TRIPPERS TIP: Chow Down on Sukiya Gyudon Bowls

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By Benjamin Pratt | April 12, 2016

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Sukiya, the red-and-yellow hunger haven open 24/7, occupies a Japanese street corner. Photo via japantimes.co.jp

Sukiya made it possible for me to survive my first trip to Japan without going hungry or broke. It’s since been a go-to option for a cheap, easy and delicious breakfast, lunch, dinner or midnight snack. Just pretty much whenever I’m hungry. Since then I’ve eaten there enough to be dubbed the unofficial International Sukiya Ambassador, something I’m both proud and ashamed of.

They peddle gyudon, don-buri and curry – pretty much super cheap rice bowls, and as of recently, dishes including “vegetables”. Sure it’s basic and probably not all that healthy; just some Japanese franchised food, right? But it’s so much more than just a rice bowl, man; it’s a red-and-yellow beacon guiding your belly through the depths of starvation and the abyss of empty sidewalks 24 hours a day.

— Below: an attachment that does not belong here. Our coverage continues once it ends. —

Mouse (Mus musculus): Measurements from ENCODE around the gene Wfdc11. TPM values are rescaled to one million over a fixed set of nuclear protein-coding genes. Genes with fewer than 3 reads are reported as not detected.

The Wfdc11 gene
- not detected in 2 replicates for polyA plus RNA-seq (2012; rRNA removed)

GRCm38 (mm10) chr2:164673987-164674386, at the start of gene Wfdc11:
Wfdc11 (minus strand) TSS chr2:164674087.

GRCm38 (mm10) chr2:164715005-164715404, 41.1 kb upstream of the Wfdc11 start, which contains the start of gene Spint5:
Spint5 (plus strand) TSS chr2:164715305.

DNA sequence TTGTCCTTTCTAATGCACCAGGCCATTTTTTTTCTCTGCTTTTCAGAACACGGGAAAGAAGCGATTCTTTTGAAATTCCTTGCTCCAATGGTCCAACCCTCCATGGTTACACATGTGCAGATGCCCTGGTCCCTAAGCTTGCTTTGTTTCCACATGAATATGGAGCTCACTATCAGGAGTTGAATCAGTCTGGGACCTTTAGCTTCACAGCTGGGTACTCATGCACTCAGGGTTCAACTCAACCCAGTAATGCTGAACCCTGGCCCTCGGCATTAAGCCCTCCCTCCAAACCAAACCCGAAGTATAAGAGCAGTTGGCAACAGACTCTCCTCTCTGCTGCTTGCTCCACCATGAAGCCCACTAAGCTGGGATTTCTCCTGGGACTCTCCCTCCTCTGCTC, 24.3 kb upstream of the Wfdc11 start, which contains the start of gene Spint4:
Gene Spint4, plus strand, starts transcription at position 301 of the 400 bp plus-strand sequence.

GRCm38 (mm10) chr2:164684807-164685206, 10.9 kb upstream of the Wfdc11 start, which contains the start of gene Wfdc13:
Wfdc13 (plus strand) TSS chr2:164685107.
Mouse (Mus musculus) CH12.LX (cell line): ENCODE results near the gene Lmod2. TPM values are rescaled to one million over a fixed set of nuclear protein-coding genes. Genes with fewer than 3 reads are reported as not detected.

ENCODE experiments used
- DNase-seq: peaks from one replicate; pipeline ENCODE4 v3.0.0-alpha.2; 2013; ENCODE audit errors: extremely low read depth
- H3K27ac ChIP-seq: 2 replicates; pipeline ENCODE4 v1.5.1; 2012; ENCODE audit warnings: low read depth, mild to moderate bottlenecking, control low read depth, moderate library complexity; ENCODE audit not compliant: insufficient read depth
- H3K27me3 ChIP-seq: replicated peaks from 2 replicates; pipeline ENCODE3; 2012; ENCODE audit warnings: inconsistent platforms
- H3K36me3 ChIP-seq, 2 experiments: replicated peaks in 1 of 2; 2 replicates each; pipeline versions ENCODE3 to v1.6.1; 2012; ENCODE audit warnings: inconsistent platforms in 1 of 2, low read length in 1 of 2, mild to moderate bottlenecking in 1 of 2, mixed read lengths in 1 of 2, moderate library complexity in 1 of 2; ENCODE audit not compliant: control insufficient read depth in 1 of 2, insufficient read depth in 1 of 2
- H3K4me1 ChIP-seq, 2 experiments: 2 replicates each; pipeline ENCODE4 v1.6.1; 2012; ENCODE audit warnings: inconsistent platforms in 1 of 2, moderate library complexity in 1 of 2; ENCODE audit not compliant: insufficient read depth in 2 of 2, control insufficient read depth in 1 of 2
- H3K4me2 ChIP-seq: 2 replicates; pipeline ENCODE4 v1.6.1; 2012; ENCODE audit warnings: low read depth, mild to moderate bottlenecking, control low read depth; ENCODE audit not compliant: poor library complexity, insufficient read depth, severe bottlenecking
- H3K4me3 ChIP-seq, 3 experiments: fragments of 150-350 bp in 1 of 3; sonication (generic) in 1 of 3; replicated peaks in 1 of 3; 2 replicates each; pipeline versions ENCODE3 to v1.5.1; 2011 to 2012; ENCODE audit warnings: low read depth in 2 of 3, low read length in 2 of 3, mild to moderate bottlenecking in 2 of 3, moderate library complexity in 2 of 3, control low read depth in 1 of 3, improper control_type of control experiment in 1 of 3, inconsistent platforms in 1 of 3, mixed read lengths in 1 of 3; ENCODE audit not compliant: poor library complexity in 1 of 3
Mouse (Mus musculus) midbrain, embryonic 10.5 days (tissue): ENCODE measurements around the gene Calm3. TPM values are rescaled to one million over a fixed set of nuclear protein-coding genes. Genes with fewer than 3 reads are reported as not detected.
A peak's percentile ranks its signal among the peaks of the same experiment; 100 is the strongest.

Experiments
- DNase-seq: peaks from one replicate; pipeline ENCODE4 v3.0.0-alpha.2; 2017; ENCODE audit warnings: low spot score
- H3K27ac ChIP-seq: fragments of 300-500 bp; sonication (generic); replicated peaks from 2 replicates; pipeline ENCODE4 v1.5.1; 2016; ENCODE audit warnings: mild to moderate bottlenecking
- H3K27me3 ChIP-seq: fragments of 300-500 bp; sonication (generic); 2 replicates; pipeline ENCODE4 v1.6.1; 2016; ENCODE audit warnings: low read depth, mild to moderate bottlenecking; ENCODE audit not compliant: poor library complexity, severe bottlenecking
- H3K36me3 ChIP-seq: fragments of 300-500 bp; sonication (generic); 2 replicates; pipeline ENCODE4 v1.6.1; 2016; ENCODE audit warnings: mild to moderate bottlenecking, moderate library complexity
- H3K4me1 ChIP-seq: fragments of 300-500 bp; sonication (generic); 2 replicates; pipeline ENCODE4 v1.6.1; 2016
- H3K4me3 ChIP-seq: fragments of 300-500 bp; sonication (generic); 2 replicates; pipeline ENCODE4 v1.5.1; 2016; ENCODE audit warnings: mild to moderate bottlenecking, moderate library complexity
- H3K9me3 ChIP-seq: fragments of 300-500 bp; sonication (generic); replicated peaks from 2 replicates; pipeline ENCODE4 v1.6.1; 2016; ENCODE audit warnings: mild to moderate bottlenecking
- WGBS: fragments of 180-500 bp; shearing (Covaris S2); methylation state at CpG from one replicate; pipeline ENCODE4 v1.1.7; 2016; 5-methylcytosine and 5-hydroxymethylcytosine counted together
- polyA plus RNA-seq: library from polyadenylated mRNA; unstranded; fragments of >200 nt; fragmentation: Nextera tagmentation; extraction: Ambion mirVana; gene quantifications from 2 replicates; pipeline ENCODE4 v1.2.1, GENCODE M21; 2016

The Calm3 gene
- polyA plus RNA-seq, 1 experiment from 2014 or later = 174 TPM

It’s a backpackers dream: huge bowls of food for the spare change in your pocket; free unlimited iced barley tea, with warm miso soup and fresh grilled gyoza for a few hundred extra yen. And the breakfast… oh, man, the breakfast! ¥210 for a bowl of rice, seaweed on the side, a raw egg (they provide a futuristic kitchen contraption which separates the yolk) and some miso soup. But my highly recommended all-time MVP dish is the signature beef bowl loaded with spring onions, egg yolk and cheese. Check out these brave souls who ordered all 7 toppings on the one bowl!

A Sukiya gyudon meal: rice, pork and onion with beneath cheese and spring onion, mixed with egg yolk. Miso soup to slurp down.

My typical Sukiya meal: rice, pork and onion buried beneath cheese and spring onion, mixed with egg yolk, and miso soup.

I’d always have to ask for the cheese, so depending on how well understood my basic Japanese was, I’d sometimes end up with two bowls: one with cheese and one with spring onion. But who cares, double the Sukiya!

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